Receiving the acceptance into Haas represented all of the energy, determination, effort, and time that we put in as transfer students. It represented the two part-time jobs and the night classes, the social lives we sacrificed, and the loved ones that we pushed ourselves for. Being a part of this community of incredibly diverse and talented students, I have been inspired again and again by the stories that my peers have to share.

So, as the date approaches for the reveal of the Haas Transfer Class of 2018, I and my fellow transfers would like to welcome you with a few pieces of advice born out of our experiences over this past year at Cal.

Advice for Incoming Haas Transfers from the Transfer Class of ‘17

Summer Preparation

  1. Do the PreCore program
  2. Have resume and cover letters written prior to beginning of semester — Polish up your professional profile (resume, cover letter, Linkedin), recruiting season starts before it begins!
  3. Get the Felkins stamp of approval on everything
  4. Have a valuable internship before coming in (whether that is defined as a brand-name company or valuable learning experience)
  5. Recruiting starts on the first day of school, be ready to hit the ground running by taking advantage of Haas resources over the summer!
  6. Figure out what you want to do before you get to Haas (by doing a lot of research and networking) because it could be very challenging to find an internship when you don’t know what you want

Recruiting

  1. Remember that you got in and you deserve to be here; it’s easy to feel overwhelmed, especially during the initial rush of info-sessions/recruiting/clubs
  2. Don’t stress about internships. Remember that it is just a summer job because while you are in recruiting it can feel  like the most important thing in the world
  3. Follow your own pace in preparing for recruiting, and don’t stress when you see your peers receiving interviews or internship offers
  4. The Career Center is an awesome resource that I discovered very late so be sure to use it from the beginning of your time here at Berkeley

Beyond Haas

  1. There’s more to Berkeley than Haas. Explore around, take the day off, read a book, take BART
  2. Events put on by the school might have cheesy names and themes, but they are a great way of meeting people!
  3. As a transfer student, you may struggle with the challenge of trying to fit a 4 year experience into 2 short years. Make sure to take advantage of the fact that you attend one of the best universities in the world. Whether it is to take elective courses outside of Haas, pick up an additional degree, join or start a club, or attend the multitude of events the greater campus has to offer, invest in getting the most out of your time at Cal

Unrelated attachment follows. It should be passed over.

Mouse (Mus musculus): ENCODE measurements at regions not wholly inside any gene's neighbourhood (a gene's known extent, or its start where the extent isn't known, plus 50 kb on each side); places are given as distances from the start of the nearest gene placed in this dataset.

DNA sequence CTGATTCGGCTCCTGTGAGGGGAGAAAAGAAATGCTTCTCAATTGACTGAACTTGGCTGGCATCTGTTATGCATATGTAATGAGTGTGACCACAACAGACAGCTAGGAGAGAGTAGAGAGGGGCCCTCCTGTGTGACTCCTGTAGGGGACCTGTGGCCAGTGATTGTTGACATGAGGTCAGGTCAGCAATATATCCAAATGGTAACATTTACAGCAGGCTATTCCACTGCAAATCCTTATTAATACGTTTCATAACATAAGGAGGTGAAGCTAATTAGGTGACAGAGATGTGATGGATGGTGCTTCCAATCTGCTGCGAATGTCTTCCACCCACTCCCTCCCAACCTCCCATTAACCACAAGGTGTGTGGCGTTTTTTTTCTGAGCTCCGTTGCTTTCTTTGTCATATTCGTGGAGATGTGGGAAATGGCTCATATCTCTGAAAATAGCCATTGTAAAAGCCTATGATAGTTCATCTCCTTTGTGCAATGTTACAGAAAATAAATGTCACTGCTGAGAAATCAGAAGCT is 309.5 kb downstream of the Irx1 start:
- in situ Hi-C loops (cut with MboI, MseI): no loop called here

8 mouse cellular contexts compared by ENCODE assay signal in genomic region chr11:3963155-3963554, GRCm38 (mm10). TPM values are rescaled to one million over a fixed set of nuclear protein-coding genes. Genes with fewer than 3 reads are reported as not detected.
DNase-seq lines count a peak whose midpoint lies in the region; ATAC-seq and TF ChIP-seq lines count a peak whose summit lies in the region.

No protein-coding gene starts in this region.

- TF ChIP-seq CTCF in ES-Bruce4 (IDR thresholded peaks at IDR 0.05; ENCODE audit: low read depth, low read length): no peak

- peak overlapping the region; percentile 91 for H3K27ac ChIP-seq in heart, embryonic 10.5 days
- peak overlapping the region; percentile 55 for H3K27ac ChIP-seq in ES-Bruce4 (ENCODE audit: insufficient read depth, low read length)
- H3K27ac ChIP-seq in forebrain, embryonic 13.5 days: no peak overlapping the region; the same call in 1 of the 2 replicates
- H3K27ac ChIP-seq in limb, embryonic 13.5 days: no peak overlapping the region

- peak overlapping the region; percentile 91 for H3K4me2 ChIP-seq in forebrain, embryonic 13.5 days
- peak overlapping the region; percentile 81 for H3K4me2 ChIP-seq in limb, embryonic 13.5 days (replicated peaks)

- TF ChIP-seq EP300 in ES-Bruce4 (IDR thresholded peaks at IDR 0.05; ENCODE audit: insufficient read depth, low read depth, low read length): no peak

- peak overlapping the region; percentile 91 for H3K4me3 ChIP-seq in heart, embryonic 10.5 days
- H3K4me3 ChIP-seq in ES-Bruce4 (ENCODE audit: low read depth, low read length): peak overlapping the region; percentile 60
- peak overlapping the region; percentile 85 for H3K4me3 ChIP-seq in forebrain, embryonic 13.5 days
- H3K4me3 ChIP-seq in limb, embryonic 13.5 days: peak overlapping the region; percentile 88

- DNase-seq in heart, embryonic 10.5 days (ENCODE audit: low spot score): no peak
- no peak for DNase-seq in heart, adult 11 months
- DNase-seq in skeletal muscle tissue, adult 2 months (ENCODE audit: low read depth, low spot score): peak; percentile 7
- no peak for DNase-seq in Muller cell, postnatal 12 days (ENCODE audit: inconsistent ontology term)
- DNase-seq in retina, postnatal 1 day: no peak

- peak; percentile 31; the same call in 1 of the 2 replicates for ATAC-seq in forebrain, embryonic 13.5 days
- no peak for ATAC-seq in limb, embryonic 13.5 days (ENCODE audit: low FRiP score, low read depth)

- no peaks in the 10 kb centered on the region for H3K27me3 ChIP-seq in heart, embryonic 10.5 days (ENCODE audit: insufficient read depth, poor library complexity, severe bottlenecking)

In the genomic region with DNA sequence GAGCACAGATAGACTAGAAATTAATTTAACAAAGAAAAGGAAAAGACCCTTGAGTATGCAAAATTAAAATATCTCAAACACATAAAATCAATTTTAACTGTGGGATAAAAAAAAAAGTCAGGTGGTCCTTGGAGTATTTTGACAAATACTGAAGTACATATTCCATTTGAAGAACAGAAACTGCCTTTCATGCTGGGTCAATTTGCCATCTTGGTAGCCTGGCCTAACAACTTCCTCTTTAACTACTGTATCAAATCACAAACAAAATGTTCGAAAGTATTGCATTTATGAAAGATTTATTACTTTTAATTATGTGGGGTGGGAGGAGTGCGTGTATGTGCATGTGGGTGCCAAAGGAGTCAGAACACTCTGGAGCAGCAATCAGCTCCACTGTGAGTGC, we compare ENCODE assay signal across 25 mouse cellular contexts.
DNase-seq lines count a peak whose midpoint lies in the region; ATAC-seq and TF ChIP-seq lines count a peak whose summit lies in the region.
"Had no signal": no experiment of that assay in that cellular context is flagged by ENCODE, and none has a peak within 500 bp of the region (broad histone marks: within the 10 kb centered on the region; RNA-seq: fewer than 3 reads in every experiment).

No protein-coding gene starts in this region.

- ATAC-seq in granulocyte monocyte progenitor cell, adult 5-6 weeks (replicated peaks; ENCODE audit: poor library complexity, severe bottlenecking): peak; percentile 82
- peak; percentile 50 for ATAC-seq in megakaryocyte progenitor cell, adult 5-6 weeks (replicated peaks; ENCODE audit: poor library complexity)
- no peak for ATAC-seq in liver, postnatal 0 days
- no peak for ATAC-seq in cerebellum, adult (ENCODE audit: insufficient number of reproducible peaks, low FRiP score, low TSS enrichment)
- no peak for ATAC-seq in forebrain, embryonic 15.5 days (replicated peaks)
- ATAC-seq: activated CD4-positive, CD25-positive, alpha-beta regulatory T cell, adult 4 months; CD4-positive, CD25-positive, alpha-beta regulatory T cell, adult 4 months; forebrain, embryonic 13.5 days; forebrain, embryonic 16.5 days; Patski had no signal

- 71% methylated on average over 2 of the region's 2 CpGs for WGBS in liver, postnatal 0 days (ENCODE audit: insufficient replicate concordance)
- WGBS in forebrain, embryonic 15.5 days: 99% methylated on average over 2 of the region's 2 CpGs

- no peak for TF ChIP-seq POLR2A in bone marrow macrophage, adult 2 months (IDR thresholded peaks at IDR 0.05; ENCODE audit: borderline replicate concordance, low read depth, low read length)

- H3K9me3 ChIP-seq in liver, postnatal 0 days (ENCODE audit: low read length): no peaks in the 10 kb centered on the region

Building Community

  1. Find your people. Don’t be afraid to reach out to have coffee with fellow juniors or seniors
  2. Put yourself out there – your peers at Haas are extremely valuable resources.
  3. Try to create study groups from the beginning because studying together with people makes your life way easier
  4. Be around different types of people. Create a diverse and extensive network, you’ll never know who will be helpful in the future
  5. Get involved in an organization. Whether it be ASUC, HBSA, finance or consulting clubs, or even volunteering with Project Smile. Find friends outside of the business school to give you a better Cal experience

Within Haas

  1. Don’t overload yourself and do pace yourself–Haas is a marathon, not a sprint
  2. Your classes will be hard. You are now just one fish in a gigantic lake, and succeeding academically will be significantly harder than it was before in your little tide pools
  3. Work hard in your classes. But don’t place grades as your most important goal. Appreciate your education, spend time learning what you like. Go learn it in the real world. Read extra books, do research. It is supposed to be challenging, but it is also supposed to be enjoyable, and induce growth on a personal level. Worrying solely about grades steals that opportunity from you
  4. Although school is stressful, try to enjoy and find the beauty in the process. Take classes that are going to be interesting to you, take advantage of the great faculty, and try to absorb as much knowledge as you can
  5. You’ll make your time at Haas what you want it to be. Adjusting will be hard, but don’t try and do what everyone else is doing. If you have your own path, push forward and follow it!
  6. You’re here. Let yourself enjoy the fact that you’re at one of the best business schools in the world, and with that, comes a level of excellence you must demand of yourself—as these next two years will represent your greatest challenges to date

We’re looking forward to meeting you!

– Haas Transfer Class of 2017

 

*Many thanks to Yifan Gong, Nathan McWilliams, Michael David Dunn, Jiwen Zheng, Hank Sze, Sasha Tetera, Edgar Okorie, Silvia Ricchiardi, Nabil Hamade, Brianna Bottle, Ramzy Azar, Saim Ali, and John Prawira Aten for their contributions to this post. 

MBA Spotlight: Anthony “Ace” Patterson

Ace Rapper PhotoAnthony “Ace” Patterson is a Haas MBA ’16, and the son of Jamaican immigrants. Born and raised in Bridgeport, Connecticut, Anthony has been exploring all over the world. He chose to pursue an MBA after a mission trip to South America where he had a realization that he could use the tools of business to bring development and restoration to communities across the world. Anthony chose to come to Haas for its culture, but equally important, Anthony wanted to go beyond what was normal and travel across the country to foster new relationships and undergo much personal growth. Well, and also to enjoy the wonderful weather the Bay has to offer. Anthony interned at Deloitte Consulting last summer and will be returning full-time. Outside of school, Anthony is a traveler and artist.

What drives and inspires you?

I think of this scripture: “Do your best to present yourself to God as one approved, a worker who does not need to be ashamed and who correctly handles the word of truth.” In all of my actions, I desire to represent myself as an ambassador of Jesus Christ. I also remember something I learned while I was in South America: “preach the gospel every day, and when necessary use words.” Every day I seek to embody that. I’m not perfect at it, but God is merciful.